Words coined to be opposites of existing words
May 12, 2021 2:45 PM   Subscribe

What are some words that were coined to provide antonyms to words that didn't previously have antonyms? Some examples of what I am looking for are stabile, prepone, cis, and allistic.
posted by aws17576 to Writing & Language (23 answers total) 6 users marked this as a favorite
posted by darchildre at 2:51 PM on May 12 [1 favorite]

It's non-standard, but 'diswant'
posted by smokysunday at 2:57 PM on May 12

posted by Daily Alice at 2:59 PM on May 12

offline, as in 'let's meet offline' was coined (with this meaning) after 'online' was established. It's a type of retronym; this list might lead to other examples of what you're after.
posted by iamkimiam at 3:05 PM on May 12 [10 favorites]

Many backformations that start with in-, dis-, un- and the like could fit the bill too. Like the choate example above.
posted by iamkimiam at 3:06 PM on May 12 [1 favorite]

meatspace, as an opposite of cyberspace
posted by brainmouse at 3:29 PM on May 12 [7 favorites]

posted by arrmatie at 3:52 PM on May 12

(Cis and trans were both commonly used in chemistry long before they were applied to gender.)
posted by heatherlogan at 4:17 PM on May 12 [3 favorites]

Cis and trans were both commonly used in chemistry long before they were applied to gender.

And in geography before that.
posted by praemunire at 4:55 PM on May 12 [3 favorites]

(Cis and trans were both commonly used in chemistry long before they were applied to gender.)

See also transalpine and cisalpine Gaul. Which is to say that the question perhaps needs a bit of clarification. Should 'cisgender' count as it comes into use after 'transgender'? Or should it not count because the opposite of 'transgender' is "naturally" 'cisgender', which would also remove the homo-/hetero- pairs and so on from the running?
posted by hoyland at 4:59 PM on May 12 [3 favorites]

My friend Jeremy coined a word in high school, "smallow," which means the opposite of dense. Think about it--there's no word for it and it's a very useful concept. There are words like light or fluffy that are a specific kind of not-dense, but I always thought it was a perfect word and am sad that no one but me (and maybe Jeremy) remembers it.
posted by rikschell at 5:45 PM on May 12 [8 favorites]

posted by dfan at 6:48 PM on May 12 [3 favorites]

I’m reminded of Wilkins and Wontkins, the characters Jim Henson created for a hilariously violent series of commercials for Wilkins Coffee. Wilkins will try Wilkins coffee, but Wontkins won’t.
posted by The Underpants Monster at 6:49 PM on May 12 [1 favorite]

posted by southern_sky at 7:08 PM on May 12 [5 favorites]

Proactive was coined to mean the opposite of reactive when active was already sitting right there.
posted by ActingTheGoat at 7:39 PM on May 12 [3 favorites]

posted by Rhaomi at 12:09 AM on May 13

I've seen "gruntled" used whimsically as the opposite of "disgruntled".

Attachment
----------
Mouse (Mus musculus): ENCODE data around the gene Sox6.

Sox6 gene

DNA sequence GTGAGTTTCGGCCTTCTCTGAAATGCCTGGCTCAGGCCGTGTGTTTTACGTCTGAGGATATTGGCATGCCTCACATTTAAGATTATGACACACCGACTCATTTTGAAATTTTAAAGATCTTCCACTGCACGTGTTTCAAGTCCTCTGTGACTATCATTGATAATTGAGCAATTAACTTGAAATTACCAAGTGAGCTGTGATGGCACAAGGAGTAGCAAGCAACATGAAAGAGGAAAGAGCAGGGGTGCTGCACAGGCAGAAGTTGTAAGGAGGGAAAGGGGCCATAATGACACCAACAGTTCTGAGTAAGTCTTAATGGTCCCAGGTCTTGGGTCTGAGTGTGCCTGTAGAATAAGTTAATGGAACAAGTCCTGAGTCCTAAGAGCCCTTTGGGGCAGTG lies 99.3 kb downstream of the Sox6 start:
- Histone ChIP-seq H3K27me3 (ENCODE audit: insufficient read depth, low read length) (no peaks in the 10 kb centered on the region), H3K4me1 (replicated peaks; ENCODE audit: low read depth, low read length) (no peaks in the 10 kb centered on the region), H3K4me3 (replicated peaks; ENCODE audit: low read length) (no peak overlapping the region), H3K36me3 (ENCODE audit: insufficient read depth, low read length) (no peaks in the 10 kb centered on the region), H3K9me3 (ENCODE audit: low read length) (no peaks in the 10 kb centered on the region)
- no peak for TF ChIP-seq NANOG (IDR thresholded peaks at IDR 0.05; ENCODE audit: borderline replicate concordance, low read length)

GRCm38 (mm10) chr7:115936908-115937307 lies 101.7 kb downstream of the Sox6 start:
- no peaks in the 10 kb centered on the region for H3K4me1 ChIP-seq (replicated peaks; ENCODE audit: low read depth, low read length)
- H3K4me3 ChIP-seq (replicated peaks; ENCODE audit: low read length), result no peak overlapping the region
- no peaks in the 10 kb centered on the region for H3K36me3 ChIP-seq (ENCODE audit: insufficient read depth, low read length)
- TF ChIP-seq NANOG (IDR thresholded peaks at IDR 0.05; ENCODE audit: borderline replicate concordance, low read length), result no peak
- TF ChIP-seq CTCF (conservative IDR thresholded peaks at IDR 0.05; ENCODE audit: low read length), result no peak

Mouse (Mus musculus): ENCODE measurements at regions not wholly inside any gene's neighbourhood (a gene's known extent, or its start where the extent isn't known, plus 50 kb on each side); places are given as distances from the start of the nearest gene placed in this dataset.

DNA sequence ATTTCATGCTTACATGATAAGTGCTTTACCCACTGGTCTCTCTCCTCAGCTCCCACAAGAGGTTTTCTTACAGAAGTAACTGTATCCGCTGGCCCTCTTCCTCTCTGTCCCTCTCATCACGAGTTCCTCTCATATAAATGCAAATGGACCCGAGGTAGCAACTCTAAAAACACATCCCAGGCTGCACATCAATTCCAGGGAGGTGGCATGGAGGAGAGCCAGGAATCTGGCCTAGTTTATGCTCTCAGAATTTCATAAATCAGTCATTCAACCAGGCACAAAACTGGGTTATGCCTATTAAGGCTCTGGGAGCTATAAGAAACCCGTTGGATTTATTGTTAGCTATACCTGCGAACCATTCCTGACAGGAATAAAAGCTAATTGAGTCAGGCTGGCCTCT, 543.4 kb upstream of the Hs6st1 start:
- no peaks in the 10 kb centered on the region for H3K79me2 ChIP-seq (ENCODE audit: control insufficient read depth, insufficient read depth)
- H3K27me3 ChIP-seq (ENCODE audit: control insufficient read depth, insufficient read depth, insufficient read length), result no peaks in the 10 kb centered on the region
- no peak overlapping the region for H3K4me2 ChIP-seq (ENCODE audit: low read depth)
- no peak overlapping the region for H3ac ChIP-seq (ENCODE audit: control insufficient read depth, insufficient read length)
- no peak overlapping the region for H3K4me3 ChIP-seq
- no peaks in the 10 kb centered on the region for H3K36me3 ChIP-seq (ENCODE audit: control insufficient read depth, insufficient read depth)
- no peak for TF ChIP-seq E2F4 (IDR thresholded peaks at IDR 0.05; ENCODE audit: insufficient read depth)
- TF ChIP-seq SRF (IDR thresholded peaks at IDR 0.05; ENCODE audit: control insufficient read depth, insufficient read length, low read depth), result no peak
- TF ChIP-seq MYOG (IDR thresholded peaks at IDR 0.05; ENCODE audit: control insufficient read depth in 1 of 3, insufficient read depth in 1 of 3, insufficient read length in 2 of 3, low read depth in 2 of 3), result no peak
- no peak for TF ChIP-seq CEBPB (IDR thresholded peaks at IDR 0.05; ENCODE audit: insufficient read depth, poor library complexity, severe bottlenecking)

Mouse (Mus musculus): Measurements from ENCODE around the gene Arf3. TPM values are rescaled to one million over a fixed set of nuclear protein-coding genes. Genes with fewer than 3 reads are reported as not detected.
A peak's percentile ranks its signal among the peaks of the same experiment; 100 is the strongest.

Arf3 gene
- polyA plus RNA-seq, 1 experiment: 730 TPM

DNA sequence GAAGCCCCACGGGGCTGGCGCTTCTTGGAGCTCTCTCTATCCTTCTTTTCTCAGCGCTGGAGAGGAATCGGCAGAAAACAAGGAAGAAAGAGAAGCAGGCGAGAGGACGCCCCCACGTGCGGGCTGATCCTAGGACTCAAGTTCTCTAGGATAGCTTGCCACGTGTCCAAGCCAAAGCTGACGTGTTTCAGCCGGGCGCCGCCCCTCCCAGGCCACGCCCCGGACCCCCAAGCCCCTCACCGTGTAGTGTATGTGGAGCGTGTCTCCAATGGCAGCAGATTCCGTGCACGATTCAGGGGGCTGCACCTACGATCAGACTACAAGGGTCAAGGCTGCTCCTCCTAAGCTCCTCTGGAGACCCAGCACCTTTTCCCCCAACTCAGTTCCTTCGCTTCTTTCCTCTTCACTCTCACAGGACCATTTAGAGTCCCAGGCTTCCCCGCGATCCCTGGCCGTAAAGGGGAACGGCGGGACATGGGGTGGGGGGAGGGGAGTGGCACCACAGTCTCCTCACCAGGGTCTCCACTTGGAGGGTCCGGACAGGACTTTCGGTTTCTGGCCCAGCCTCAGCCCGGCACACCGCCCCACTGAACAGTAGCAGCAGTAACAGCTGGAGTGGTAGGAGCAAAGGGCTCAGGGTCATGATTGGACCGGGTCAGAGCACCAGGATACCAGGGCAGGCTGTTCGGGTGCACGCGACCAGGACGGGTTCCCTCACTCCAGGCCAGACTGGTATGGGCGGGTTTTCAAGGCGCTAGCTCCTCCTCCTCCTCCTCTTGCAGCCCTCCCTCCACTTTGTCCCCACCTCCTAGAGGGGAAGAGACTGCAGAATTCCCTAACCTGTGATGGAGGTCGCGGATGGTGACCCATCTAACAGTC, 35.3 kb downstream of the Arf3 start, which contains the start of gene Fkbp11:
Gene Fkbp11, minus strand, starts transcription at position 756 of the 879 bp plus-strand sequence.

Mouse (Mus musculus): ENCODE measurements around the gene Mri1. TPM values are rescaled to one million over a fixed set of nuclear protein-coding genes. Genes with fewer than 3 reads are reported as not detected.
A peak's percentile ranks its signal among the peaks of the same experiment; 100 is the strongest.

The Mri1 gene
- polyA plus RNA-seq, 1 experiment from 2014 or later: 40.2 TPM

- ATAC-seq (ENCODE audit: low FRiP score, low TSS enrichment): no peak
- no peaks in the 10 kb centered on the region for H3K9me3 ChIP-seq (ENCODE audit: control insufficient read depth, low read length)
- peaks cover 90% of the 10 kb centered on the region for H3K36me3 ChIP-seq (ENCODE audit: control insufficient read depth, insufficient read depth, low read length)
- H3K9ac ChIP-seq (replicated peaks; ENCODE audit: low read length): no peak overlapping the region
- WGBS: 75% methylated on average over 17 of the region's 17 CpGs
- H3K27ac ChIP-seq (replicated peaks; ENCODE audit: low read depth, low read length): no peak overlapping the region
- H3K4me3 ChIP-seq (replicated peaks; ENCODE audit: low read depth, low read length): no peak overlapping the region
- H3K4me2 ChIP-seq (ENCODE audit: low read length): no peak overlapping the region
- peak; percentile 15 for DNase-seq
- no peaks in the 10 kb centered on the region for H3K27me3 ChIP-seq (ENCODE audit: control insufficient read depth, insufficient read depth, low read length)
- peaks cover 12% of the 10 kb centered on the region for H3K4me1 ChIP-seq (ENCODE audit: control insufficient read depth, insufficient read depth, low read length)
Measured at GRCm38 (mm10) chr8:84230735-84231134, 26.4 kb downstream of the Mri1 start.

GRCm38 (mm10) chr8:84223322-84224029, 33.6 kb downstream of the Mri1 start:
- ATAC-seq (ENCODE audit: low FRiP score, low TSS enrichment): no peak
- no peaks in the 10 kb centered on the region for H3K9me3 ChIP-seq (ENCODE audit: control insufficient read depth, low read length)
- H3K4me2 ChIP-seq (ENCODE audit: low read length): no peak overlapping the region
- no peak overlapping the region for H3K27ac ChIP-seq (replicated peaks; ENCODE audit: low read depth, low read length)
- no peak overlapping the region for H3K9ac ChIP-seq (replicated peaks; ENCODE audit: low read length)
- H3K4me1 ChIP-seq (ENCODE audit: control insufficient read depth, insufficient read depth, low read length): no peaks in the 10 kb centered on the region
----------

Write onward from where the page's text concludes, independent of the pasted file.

You'd think that this would one of those natural reversal cases as well, but it turns out that the "dis-" prefix can mean "exceedingly, utterly" rather than "not", and this is its sense within "disgruntled". Which would make "gruntled" a milder form of the same state, not its opposite.

And then there's "literally", a recently coined word that means "not literally".
posted by flabdablet at 12:11 AM on May 13 [3 favorites]

meatspace, as an opposite of cyberspace

Similarly, wetware.
posted by Thorzdad at 5:08 AM on May 13 [1 favorite]

When biologists started doing things in vitro, they acquired the need to talk about doing things in vivo.
posted by heatherlogan at 9:10 AM on May 13

Exfiltrate was first used in 1947, to describe the process of sneaking a person out of hostile territory. That's not exactly an antonym of infiltrate, but close.
posted by Winnie the Proust at 6:31 PM on May 13

underwhelm. The root whelm is an obsolete word meaning to cover or submerge. The original literal meaning of overwhelm is essentially just intensification by semantic reduplication. Over time it more or less replaced the simpler whelm, and largely lost its literal meaning in favor of a more figurative usage, of to physically or emotionally overpower. This I suppose freed up the "over-" prefix to become contrasted, hence the neologism underwhelm meaning to fail to overwhelm, apparently dating to the 1950s, could get purchase despite not really making much sense as an antonym in the original literal meaning of the word.

Though if one were so inclined, I suppose one could suggest that when a spy goes undercover, she underwhelms.
posted by biogeo at 10:01 PM on May 13 [1 favorite]

Oh, dangit, I missed that dfan already got that one. Sorry.
posted by biogeo at 10:03 PM on May 13


There is a somewhat similar phenomenon of new things making it necessary to make distinctions not previously needed as acoustic guitar.
posted by SemiSalt at 8:46 AM on May 14

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